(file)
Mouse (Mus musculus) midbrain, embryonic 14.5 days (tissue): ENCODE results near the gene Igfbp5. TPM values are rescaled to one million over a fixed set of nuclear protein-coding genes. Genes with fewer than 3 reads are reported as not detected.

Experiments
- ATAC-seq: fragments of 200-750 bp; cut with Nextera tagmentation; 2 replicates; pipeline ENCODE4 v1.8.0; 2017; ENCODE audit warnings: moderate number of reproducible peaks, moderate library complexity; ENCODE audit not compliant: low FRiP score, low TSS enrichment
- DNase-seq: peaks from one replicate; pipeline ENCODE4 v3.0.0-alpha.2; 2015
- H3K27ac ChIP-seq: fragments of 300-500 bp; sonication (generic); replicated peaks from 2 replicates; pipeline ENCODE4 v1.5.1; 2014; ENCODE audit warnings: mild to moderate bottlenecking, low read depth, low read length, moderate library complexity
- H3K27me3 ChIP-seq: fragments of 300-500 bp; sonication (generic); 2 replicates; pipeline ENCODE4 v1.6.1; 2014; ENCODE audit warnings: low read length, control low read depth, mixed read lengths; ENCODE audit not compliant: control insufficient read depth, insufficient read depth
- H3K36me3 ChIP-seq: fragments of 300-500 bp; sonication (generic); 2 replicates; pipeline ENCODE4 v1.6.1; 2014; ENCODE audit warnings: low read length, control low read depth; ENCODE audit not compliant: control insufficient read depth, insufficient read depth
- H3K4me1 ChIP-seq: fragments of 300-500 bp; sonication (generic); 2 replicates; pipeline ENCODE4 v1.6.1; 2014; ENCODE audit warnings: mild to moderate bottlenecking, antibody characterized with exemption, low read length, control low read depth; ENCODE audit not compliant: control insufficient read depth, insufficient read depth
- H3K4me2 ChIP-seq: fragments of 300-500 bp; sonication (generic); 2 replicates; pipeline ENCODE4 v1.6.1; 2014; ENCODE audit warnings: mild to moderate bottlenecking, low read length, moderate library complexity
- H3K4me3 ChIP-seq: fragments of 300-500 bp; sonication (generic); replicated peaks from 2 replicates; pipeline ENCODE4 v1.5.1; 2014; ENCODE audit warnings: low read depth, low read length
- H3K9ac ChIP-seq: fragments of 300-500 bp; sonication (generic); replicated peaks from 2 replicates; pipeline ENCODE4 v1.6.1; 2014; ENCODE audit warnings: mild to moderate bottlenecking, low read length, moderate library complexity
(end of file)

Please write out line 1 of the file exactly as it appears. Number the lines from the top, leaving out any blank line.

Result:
Mouse (Mus musculus) midbrain, embryonic 14.5 days (tissue): ENCODE results near the gene Igfbp5. TPM values are rescaled to one million over a fixed set of nuclear protein-coding genes. Genes with fewer than 3 reads are reported as not detected.